As far as safety, the safety increases mentioned will be offset by the dangers of speed differential. Cars running 5-10 MPH faster than the fastest trucks creates danger. Limiting the top speed of the truck also means the driver has less freedom to decide what speed is safe for the conditions at hand. For example, if a truck driver wants to pass another truck, being able to speed up temporarily a couple of MPH means they get around a little faster, alleviating congestion. A truck going 68 MPH creeping by one or more trucks going 67 MPH creates a back up of angry drivers behind him and angry drivers are not safe drivers.
     
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  4. I don't think a single solution will work ideally for this issue. As James mentioned, trains can transport cargo more efficiently, and relying on trains more could reduce trucks on the road. Speed limiters on trucks already cause greater traffic jams. If every truck on the road has a speed limiter and we don't reduce the number of trucks on the road, traffic jams are going to be worse, angry drivers will increase, and more people will do stupid things while driving.
     
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  5. James - you will be unhappy with the produce (fruit and vegs) you get on the East coast if those goodies take a train ride from California or Texas. A truck can make that trip, with a refrigerated van and two drivers in just a few days.
     
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  6. There are a lot of negative effects about the speed limiter being put on a truck. Before I get into them, lets look at why these accidents are happening. People do not stop to consider that the heavier the vehicle, the more respect they need to give it. Every day, sometimes two to three times a day, a truck driver experiences someone pulling out in front of them. Changing lanes to get in front of a truck less than a cars length from the trucks front bumper. A truck tries to merge with traffic, and instead of either moving over a lane, speeding up or slowing down a bit to permit the truck to safely enter a highway, someone sits there and gives the finger to the driver when he starts coming over into their lane. But why does that truck driver do that? Because he's running out of road, and that other driver that is not moving out of the way has no respect for the weight.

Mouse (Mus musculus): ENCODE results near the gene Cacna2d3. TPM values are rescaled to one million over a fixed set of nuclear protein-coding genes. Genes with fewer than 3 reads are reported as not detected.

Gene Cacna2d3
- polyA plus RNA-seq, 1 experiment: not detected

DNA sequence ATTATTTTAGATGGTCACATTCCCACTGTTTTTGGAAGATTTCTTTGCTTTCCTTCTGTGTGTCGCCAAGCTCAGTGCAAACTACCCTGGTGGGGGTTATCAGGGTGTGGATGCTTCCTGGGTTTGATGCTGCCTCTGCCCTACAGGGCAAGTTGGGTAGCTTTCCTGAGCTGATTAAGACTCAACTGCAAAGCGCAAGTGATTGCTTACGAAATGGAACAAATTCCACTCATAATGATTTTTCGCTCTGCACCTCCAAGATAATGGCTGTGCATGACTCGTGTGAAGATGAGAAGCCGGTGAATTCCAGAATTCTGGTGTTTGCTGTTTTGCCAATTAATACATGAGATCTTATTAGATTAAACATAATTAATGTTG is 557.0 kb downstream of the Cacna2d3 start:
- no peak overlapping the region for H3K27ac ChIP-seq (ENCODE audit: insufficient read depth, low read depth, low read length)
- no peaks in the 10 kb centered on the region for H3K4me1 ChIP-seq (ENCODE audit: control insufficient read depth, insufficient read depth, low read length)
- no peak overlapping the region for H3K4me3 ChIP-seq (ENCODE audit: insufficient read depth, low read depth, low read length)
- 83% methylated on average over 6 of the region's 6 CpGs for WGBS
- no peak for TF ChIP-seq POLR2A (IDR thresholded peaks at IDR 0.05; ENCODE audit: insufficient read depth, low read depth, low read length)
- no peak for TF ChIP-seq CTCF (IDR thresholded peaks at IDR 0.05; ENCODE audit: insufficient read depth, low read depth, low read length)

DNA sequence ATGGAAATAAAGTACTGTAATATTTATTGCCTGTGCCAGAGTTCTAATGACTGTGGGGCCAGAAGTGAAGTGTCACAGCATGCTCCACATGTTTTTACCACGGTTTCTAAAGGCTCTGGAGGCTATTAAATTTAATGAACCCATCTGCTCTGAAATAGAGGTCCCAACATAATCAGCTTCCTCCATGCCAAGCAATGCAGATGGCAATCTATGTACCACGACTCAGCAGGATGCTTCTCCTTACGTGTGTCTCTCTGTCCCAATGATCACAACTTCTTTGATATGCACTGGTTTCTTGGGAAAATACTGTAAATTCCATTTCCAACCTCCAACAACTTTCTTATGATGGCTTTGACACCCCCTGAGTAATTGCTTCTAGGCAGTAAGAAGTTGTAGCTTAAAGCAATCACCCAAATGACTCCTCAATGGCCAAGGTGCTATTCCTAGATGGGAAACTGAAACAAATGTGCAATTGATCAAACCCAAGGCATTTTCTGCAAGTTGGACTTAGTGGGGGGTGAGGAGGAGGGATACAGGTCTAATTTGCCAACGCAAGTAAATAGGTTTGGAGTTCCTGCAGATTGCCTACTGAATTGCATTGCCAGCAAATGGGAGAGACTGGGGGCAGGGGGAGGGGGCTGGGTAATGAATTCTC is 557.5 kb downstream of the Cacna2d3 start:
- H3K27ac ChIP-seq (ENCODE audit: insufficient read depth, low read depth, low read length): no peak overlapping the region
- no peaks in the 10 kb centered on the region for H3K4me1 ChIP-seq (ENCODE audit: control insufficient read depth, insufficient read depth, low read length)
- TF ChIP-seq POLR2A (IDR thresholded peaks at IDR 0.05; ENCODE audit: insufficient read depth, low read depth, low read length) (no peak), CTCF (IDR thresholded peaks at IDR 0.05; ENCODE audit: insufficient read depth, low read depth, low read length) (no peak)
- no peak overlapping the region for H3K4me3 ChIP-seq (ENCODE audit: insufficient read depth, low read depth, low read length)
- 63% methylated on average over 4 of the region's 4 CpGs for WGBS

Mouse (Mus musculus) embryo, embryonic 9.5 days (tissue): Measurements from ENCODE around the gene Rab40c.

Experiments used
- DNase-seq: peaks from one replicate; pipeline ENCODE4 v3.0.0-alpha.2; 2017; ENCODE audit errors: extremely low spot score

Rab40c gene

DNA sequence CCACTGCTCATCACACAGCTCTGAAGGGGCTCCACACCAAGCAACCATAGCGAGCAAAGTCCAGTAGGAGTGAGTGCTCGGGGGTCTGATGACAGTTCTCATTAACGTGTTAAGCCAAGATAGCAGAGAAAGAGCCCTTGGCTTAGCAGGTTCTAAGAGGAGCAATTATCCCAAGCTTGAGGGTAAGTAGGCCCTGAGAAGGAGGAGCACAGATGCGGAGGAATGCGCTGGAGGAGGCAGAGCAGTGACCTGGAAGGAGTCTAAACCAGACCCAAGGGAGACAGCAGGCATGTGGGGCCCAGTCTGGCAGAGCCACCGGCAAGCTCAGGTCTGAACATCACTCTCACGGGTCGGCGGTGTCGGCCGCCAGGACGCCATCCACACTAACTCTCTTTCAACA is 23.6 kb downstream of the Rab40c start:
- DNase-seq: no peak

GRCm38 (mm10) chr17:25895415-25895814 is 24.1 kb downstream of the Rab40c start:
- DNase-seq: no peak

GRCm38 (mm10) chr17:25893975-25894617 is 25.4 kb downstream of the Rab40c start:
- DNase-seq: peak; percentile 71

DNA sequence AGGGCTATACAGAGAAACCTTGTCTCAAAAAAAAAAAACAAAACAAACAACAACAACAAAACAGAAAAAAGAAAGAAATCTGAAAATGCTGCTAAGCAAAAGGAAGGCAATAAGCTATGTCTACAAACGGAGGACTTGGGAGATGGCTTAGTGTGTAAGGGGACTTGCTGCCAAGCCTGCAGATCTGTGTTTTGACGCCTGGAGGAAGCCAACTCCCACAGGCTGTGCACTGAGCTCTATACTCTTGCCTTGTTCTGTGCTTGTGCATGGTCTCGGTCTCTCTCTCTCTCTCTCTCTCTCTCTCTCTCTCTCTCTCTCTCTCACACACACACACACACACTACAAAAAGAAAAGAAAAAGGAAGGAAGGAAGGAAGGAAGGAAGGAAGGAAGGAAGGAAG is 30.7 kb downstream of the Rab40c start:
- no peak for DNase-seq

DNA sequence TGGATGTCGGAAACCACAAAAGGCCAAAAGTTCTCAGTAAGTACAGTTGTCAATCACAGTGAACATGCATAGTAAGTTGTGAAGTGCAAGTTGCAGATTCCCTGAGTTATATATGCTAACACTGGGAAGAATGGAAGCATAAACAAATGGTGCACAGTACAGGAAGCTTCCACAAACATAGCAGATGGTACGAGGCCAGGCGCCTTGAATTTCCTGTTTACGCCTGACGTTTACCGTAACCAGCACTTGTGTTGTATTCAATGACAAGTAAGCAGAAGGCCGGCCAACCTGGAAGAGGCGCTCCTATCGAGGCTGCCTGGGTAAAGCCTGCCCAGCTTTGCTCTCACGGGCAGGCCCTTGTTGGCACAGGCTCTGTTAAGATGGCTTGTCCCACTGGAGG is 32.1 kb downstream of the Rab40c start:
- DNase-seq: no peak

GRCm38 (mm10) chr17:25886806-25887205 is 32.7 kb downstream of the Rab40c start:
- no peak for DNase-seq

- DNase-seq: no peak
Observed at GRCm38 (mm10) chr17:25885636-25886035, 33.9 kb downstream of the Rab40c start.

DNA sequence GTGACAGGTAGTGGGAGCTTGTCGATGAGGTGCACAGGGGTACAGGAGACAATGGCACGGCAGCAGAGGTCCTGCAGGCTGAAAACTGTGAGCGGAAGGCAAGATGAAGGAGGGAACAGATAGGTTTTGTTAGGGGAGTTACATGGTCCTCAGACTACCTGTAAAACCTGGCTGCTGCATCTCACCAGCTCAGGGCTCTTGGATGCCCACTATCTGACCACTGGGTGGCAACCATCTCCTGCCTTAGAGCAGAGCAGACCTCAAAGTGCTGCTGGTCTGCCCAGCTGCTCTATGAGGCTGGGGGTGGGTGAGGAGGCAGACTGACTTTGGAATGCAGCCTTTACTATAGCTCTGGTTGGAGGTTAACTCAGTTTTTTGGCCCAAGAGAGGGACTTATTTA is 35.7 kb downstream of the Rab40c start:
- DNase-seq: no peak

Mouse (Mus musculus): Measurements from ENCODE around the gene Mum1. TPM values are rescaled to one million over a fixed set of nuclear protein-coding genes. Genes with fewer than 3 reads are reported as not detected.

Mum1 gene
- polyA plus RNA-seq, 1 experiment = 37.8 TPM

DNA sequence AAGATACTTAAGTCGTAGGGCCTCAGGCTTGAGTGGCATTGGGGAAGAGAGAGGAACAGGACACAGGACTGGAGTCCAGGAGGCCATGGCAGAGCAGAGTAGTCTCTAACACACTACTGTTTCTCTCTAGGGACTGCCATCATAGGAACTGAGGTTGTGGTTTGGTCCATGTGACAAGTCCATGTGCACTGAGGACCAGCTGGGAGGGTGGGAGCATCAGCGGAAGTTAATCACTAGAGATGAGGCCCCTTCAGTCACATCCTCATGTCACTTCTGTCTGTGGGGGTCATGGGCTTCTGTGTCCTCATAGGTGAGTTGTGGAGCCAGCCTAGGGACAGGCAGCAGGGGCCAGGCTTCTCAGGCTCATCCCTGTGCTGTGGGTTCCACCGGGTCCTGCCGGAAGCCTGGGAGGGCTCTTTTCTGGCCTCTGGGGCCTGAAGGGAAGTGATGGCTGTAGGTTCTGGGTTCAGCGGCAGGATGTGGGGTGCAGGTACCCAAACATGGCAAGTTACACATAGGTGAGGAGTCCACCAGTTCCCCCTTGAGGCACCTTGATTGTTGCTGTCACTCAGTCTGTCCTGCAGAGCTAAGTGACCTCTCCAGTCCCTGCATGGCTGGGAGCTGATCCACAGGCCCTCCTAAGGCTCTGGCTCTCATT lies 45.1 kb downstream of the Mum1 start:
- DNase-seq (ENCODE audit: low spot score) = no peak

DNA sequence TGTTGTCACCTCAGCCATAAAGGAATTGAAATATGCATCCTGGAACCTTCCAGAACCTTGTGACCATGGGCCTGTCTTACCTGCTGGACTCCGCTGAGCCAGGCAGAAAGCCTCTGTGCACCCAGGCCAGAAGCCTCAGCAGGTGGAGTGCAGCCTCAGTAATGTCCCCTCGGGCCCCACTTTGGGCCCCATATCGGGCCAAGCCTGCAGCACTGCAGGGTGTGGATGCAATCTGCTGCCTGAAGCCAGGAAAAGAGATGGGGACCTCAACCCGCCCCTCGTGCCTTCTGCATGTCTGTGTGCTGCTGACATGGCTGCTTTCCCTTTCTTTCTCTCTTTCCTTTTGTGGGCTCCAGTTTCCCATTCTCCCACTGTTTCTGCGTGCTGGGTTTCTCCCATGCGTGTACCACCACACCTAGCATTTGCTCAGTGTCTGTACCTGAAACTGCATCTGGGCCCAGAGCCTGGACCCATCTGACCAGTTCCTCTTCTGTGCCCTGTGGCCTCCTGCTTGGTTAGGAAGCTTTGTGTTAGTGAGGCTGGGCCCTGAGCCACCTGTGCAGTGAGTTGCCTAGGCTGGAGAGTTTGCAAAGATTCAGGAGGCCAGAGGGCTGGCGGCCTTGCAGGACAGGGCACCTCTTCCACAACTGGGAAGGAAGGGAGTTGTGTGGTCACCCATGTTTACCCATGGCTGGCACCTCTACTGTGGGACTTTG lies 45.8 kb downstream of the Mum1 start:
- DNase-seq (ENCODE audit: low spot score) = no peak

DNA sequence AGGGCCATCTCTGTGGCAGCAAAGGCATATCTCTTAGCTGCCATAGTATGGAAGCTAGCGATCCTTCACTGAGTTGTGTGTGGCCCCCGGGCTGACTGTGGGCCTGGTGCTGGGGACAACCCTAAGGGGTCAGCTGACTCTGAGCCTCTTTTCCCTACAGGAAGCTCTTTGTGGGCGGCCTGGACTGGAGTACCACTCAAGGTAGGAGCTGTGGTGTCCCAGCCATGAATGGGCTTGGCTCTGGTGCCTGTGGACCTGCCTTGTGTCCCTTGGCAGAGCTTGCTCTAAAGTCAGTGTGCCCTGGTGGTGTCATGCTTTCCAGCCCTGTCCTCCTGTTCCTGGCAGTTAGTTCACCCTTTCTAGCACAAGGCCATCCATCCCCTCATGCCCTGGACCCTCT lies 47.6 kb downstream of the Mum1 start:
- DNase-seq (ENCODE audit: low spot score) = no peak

If you want to see some of the incidents that truckers are experiencing just a little to the north in Canada, please visit the website URL nospeedlimiter.ca and check out the discussion forum.
    Speed limiters are dangerous on trucks!
     
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  7. Actually the vast mojority of fllets are already governed, what needs to be done os set the limiters on autos (yes all late model cars already have this, they are just set to speeds by tire speed rating at the factory, most are between 95 and 105 but some are much higher) set all vehicles at a lower speed, wait a minute that would make sense but then where would we get the lost revenue from?? No more tickets?? That won't work.... Another stupid idea is lane restriction, let's put heavier and longer vehicles in the right lanes, that makes it much easier and safer for vehicles to enter and exit, not to mention forcing these vehicles to pass on the right, weaving in and out of traffic, yeah much safer, all the while the left lane, you know the passing lane, is empty, what brainiac came up with this crap??
     
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  8. speed limiters are not the answer and out of the crashs you talk about with 4,000 deaths you need to ask how many where caused by the person driving the car? With that said has anyone that is supporting this think that slower trucks will mean more trucks in the longrun and how safe is that?